Karma is not what we think bad thing someone does to us happens to them, at least not as simple as that. We get to the root of this just energy coming from Indian ideology and answer questions about karma together.
What is Karma?
Karma represents the ethical dimension of the rebirth process. It is a belief often found among the religious traditions of India. Indian soteriologies postulate that future births and life situations will be conditioned by actions performed in one’s present life.
In short, we can say that all our mental and physical actions have a return to us. Even if we do not see it in our current life, it may have effects on us in another life (reincarnation). Karma serves two main functions in India. One of them is its place in moral philosophy. It provides the main motivation to lead a moral life. It serves as a first-hand explanation of the existence of evil.
According to Sadhguru, what you call “my life” is a certain amount of energy controlled by a certain amount of information. A certain amount of life energy is loaded with a certain amount of information. Together, this body of knowledge is you. You become a certain kind of character (which changes/shapes over time) according to the type of information that enters you.
From the moment you are born until now, what kind of family, home, friends, what you do and don’t do all affect you. Every thought, feeling and action comes only from the past impressions you have had inside. The past impressions of your life reach far beyond the moment you were born, they are connected.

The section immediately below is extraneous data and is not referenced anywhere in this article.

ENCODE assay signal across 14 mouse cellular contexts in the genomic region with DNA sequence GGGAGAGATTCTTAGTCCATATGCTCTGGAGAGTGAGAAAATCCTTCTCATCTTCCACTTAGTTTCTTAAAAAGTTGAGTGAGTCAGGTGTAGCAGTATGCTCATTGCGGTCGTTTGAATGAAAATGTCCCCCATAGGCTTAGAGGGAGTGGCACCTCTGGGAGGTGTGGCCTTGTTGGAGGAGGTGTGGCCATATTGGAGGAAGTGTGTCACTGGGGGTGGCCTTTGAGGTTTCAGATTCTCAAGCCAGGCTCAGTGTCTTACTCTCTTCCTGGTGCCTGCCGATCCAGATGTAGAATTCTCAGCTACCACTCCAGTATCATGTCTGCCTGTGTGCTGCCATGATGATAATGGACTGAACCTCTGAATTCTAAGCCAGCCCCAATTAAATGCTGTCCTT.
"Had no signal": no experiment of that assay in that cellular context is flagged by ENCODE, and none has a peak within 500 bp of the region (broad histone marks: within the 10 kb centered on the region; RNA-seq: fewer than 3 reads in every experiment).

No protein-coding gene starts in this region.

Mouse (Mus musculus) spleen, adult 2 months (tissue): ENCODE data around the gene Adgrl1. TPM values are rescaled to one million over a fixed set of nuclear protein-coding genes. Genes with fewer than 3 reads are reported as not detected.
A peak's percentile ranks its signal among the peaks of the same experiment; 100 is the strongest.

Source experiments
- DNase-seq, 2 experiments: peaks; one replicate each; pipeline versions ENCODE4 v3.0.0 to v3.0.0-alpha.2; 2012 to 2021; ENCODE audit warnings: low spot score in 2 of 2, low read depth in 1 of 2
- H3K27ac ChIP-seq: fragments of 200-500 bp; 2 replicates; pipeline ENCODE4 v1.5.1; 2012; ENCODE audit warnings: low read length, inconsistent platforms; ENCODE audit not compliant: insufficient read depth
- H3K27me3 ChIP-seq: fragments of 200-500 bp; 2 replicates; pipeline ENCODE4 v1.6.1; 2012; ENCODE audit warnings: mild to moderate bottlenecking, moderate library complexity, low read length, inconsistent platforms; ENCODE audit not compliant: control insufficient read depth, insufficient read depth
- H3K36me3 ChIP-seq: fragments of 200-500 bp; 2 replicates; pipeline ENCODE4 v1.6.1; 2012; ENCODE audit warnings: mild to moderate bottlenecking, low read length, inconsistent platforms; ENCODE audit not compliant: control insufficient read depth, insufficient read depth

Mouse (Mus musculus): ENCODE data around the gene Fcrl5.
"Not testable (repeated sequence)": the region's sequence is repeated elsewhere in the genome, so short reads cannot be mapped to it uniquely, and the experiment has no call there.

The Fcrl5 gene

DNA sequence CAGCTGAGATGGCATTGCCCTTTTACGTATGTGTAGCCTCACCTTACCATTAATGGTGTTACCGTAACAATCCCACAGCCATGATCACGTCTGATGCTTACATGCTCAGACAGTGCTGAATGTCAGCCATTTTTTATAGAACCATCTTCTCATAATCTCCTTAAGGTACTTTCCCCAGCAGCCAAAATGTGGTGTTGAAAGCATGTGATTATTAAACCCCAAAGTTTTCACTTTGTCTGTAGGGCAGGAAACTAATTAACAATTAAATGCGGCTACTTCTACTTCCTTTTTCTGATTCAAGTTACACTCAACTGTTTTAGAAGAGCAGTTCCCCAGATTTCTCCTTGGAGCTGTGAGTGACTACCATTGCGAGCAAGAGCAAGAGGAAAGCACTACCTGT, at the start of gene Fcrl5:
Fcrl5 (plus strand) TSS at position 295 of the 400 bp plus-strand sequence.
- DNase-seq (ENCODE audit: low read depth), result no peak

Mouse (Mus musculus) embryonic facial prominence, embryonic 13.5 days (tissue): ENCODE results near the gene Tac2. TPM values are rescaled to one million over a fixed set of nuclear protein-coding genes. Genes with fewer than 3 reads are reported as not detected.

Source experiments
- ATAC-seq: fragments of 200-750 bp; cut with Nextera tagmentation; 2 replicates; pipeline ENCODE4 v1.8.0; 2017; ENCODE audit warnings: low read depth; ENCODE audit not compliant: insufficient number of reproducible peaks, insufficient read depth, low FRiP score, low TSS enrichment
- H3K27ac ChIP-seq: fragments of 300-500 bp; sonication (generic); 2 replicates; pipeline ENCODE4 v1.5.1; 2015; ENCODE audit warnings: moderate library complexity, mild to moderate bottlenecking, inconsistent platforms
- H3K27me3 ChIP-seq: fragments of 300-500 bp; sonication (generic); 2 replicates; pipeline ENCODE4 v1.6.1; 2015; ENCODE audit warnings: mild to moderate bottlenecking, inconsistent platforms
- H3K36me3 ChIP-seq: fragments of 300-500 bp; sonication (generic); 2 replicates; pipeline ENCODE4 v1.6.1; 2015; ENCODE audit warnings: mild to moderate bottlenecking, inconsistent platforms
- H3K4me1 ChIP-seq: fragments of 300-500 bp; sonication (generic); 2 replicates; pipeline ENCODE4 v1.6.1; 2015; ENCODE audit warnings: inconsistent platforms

However, with your current perception, at least from the moment you were born, what kind of parent, family and education you have, what kind of religious and social background, what kind of cultural realities, all these impressions are a whole. In Hinduism it is largely believed that the soul, the purusha, escapes death and is reborn in a new body, inheriting karma from a past life.
This is the totality of karma from which life evolved, from a single-celled animal to even inanimate matter. All the information is there. It is believed that you can understand the nature of the universe if you close your eyes, become aware enough, and look (inside) yourself. We can say that it is a body of knowledge that goes back to creation.
This is a certain amount of knowledge given for life. Depending on the vitality of your life, life allocates to itself how much information it can receive. Creation is merciful and powerful. If it gives you all the karma you have, you die because you can’t carry it.
At present, many people suffer from traces of simple memories of 30-40 years of this life. If they had been given a hundred times this memory, they could not bear it. Nature gives prarabdha as much memory as you can handle.
The doctrine of karma suggests that one individual’s karma cannot have an impact on another person’s life. In fact, while karma is unique to each individual in theory, many aspects of Indian beliefs reflect the widely held belief that karma can be shared.
For example, the doctrine of transfer of merit, in which one person can transfer his good karma to another, is found in both Buddhism and Hinduism. Ancestral offerings and other rituals for the departed, actions performed by the living are believed to affect the well-being of the dead.